And this can be incredibly frustrating, even disheartening, because softball and baseball are very different games. Those who care to look just below the surface will see that the pitching is different. The swings are different. Even the fields are different, and so are balls, the bats, and so one. Furthermore, that one sport should be deemed for “men” and the other for “women” is completely arbitrary. The barrier, rather, is the result convention, cultural perception, and habit. 

Once the socially accepted age-range of playing organized baseball ends and the pressure to conform to an existing gender role begins, the switch is simply what comes next. “It’s time to softball,” most people say. So most girls do, and that’s exactly what Catie Beamon and Dr. Maddox did too. But not by choice, because they really had none. 

While it is true that popular mainstream acceptance is warming up to the idea of females joining this traditionally male dominated sport, the change is still slow and virtually imperceptible. 

In 2014, Mo’ne Davis was the first African American girl to ever play in the Little League World Series and she appeared on the cover of Sports Illustrated. At the college level, a few women have earned spots on various men’s teams. And just last fall, Fox also renewed “Pitch,” a network show about the first woman in Major League Baseball. 

So the barriers are not completely impenetrable, but almost. Of the aforementioned examples, the first two are exceptional rare. And the third, of course, is entirely fictional. On a more practical level, there are some national women’s baseball tournaments. But they are scattered across the country and cater to adults who play independent of college or professional involvement.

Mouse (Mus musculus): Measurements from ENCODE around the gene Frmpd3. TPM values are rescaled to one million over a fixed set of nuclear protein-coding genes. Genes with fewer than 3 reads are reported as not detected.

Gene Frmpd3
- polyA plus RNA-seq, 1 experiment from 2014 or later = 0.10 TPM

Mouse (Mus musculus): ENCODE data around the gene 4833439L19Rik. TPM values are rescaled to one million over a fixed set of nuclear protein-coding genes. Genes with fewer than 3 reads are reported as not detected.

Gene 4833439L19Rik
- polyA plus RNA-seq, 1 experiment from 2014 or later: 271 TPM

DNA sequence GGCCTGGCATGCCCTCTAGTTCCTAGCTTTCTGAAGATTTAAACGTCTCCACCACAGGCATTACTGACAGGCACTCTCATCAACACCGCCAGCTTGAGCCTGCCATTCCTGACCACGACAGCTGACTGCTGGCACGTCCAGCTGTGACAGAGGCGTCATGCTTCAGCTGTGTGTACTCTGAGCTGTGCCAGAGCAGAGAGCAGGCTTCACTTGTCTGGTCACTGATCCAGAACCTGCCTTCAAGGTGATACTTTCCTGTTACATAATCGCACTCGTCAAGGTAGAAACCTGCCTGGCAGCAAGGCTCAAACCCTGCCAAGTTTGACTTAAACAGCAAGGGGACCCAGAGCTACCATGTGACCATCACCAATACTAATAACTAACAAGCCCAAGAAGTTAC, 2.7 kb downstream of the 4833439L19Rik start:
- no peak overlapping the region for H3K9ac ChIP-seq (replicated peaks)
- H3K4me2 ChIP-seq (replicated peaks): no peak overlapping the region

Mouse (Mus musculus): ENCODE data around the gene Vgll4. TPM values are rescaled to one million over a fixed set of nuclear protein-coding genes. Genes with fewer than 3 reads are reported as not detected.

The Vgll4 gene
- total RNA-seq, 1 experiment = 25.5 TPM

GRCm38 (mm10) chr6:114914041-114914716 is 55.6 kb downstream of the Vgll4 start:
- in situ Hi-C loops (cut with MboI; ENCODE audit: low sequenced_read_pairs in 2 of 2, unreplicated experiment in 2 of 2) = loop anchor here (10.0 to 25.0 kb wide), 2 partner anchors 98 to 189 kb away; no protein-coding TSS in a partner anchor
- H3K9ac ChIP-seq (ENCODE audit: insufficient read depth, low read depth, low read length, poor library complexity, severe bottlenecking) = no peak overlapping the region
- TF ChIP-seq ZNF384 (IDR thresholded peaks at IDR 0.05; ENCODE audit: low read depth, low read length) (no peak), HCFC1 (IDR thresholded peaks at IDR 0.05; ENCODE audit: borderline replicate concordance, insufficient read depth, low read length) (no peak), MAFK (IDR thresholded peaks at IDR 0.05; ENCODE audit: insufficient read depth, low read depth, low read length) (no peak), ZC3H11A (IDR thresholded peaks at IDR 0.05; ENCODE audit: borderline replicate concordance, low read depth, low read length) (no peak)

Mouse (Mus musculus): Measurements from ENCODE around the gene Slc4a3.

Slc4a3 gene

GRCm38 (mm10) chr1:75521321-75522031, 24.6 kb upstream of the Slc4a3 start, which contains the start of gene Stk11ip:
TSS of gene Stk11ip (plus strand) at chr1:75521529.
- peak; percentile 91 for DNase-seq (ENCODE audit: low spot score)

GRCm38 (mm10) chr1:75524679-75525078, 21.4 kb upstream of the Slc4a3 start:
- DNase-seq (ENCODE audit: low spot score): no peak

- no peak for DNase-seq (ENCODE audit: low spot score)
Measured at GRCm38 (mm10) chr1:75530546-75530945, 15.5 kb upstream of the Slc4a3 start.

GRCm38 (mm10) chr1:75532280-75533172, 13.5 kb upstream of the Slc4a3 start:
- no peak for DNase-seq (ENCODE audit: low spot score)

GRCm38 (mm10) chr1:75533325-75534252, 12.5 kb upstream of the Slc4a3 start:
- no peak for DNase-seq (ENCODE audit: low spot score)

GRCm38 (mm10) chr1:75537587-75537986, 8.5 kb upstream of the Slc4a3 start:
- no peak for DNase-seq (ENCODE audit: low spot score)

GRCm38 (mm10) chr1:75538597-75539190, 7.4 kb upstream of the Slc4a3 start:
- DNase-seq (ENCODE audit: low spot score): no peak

So, beginning officially in the fall of 2017, the Miami Women’s Baseball Club will be the only current active women’s baseball collegiate team in the United States.

At first, they do plan to participate in a few of these existing national women’s tournaments. That’s step one. But then, the goal is to reach out to neighboring universities, to build a regional network of similar women’s clubs, which would eventually serve as the foundation for a true women’s college league -- something that has never existed before. 

Here’s Lexi Ross, the club president and a current Miami sophomore.

Lexi Ross:

I want this club to become more. I want it to start changing things. Baseball is a male dominated sport and I think a lot of things in our society right now are male dominated. And personally I think any step toward bringing women into a male dominated area is great, even if it is just starting here at Miami and just starting with baseball.

James Loy:

At Miami, the seeds are planted and the journey is finally underway. But there is still a lot of work to do. Right now, the club is working on finding people to help with everything from coaching and managing to fund raising, marketing, networking, and more.

And everyone, both women and men, are invited to participate.

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*Intro/outro music used in podcasts: "Tech Toys" by Lee Rosevere